Asus E35M1-M Pro review

The first AMD Fusion APU hits the test bench with a rough landing

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Although the AMD E-350's status as the first low-power Fusion APU is what makes it so interesting, it's the new Bobcat core that makes it all possible.

Crucially, it's an out-of-order design, an instruction handling feature that first appeared in the Intel Pentium Pro way back in 1995 and has since been the calling card of every PC processor that aspires to truly high performance.

In simple terms it allows more instructions to be handled and more work done per clock cycle.

It's a processing paradigm that's even beginning to appear in the latest smartphones thanks to the new Cortex A9 core from ARM.

Intel's simpler in-order Atom is being left behind.

That said, it's worth noting the Zacate die that forms the basis of the AMD E-350 remains a modest architecture compared to the best desktop CPUs. It can issue just two instructions per cycle compared to four for Intel desktop processors, for example, and its two cores are clocked at just 1.6GHz. That's half the frequency of the fastest full-power desktop CPUs.

Of course, this is a Fusion APU and that means graphics, too.

The graphics core is branded Radeon HD 6310. Architecturally it's really a Radeon HD 5000 class GPU with 80 stream processors in the VLIW-5 idiom.

In other words, it doesn't have the new four-way shader setup that debuted with AMD's Radeon HD 6900 series. Still, the 80 stream processors are double the number seen in any previous AMD integrated GPU and theoretically put the AMD E-350 in roughly the same ballpark for 3D performance as Intel's much more expensive Sandy Bridge chips.

Perhaps even more significant, however, is the E-350's 2D video decode performance.

Intel's Atom platform is notoriously feeble for video decode and typically makes for netbooks barely able to cope with DVD-quality Flash video much less HD content. In the past, this left the door open for the likes of NVIDIA's Ion chipset to add decent video chops.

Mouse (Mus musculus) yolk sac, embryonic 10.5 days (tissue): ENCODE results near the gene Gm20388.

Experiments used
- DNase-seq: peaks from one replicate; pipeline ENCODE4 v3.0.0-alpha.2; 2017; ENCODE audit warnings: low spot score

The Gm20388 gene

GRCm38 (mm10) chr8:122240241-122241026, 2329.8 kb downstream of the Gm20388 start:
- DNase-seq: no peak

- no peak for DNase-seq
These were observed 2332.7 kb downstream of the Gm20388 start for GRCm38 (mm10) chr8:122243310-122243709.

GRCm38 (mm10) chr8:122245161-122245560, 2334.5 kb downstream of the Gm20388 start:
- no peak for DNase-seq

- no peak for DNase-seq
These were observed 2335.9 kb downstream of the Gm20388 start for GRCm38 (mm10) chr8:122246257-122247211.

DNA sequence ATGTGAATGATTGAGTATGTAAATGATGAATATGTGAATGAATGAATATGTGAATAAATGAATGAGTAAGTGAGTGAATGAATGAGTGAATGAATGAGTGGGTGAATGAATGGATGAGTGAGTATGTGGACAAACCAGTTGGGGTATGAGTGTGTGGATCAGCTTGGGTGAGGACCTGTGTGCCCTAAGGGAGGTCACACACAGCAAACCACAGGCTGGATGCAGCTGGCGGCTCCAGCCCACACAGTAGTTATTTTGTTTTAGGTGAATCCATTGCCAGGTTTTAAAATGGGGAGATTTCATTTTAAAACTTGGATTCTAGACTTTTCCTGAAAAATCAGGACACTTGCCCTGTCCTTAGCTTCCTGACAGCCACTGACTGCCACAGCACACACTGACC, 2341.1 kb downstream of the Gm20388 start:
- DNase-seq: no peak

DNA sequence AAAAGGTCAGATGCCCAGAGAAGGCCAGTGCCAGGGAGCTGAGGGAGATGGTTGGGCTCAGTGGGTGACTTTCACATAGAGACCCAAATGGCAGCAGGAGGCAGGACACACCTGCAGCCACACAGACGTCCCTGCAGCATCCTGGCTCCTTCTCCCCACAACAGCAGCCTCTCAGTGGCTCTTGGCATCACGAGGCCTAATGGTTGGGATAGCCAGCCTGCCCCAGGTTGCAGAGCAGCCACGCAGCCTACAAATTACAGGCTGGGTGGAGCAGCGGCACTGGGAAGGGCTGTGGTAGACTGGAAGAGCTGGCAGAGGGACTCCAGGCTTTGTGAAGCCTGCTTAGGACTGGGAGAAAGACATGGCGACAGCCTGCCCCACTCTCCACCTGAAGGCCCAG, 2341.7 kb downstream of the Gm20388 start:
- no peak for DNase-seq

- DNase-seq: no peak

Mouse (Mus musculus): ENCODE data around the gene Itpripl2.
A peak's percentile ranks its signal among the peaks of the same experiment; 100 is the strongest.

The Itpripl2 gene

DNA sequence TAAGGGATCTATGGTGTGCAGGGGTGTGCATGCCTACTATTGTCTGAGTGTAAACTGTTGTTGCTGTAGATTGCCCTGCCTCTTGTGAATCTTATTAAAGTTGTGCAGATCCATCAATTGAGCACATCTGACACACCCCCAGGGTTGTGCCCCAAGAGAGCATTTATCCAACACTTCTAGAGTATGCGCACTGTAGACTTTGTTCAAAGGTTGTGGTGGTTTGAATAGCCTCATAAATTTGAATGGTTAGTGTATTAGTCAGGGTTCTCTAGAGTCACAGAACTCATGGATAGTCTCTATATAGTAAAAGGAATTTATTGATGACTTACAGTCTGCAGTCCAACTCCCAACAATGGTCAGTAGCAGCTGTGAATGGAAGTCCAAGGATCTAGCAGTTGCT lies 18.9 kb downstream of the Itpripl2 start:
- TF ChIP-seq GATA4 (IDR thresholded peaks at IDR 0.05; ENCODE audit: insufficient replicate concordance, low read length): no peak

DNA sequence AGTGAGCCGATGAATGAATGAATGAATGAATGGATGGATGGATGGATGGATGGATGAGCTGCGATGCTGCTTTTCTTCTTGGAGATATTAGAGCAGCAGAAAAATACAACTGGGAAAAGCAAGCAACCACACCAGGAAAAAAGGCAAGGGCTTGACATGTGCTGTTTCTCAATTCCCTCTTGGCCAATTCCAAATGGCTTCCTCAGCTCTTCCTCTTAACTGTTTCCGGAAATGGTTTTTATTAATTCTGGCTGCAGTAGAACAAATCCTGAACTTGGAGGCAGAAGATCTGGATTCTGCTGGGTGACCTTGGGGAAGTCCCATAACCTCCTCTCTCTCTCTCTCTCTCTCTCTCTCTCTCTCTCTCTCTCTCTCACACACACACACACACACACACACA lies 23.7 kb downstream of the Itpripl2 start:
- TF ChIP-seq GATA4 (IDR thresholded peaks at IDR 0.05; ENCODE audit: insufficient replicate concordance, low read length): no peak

Fortunately, the E-350 brings AMD's NVIDIA Ion-busting UVD3 engine including full 1080p h.264 video decode support to a simpler, cheaper platform.

However, remember the performance of the UVD3 engine in any given AMD graphics core is a function mainly of clockspeed. The Radeon HD 6310 is clocked at 500MHz and thus much slower than a typical discrete AMD desktop graphics card like, say, the Radeon HD 6850.

Still it's an impressive overall feature set, especially when you consider the size and power profiles.

Those two cores and 80 stream processors, along with PCI Express connectivity, a dual-channel DDR3 memory controller and more fit in just 75mm2. To put that into context, a quad-core chip like an Intel Core i5 760 is fully 296mm2 without graphics.

Power and thermals, meanwhile, come in at 18W for the E-350 plus another 3W for the SATA, USB and ethernet hub chip. That's a little more than a similar Intel Atom platform but lower than an Atom-plus-NVIDIA-Ion solution.

As for the Asus E35M1-M PRO motherboard that's giving us our first taste of AMD Fusion, it's a Micro-ATX mobo but slightly shallower than the full 244mm x 244m maximum.

Despite that, it's extremely well specified. Asus has added 5 SATA 6Gbps ports and a pair of USB 3.0 sockets. The video outputs include HDMI, VGA and DVI ports. But beware the latter is single-link, limiting resolution to a maximum of 1,920 x 1,200.

There's even a PCI Express x16 port for discrete graphics.

However, the Zacate Fusion architecture only sports four external PCI Express lanes. Electrically, then, the Asus E35M1-M PRO is not the full x16 Monty.

Rounding out the spec list is ethernet, eSATA, Firewire, PS2 and optical SPDIF. You even get a fancy graphical EFI firmware interface and support for overclocking.


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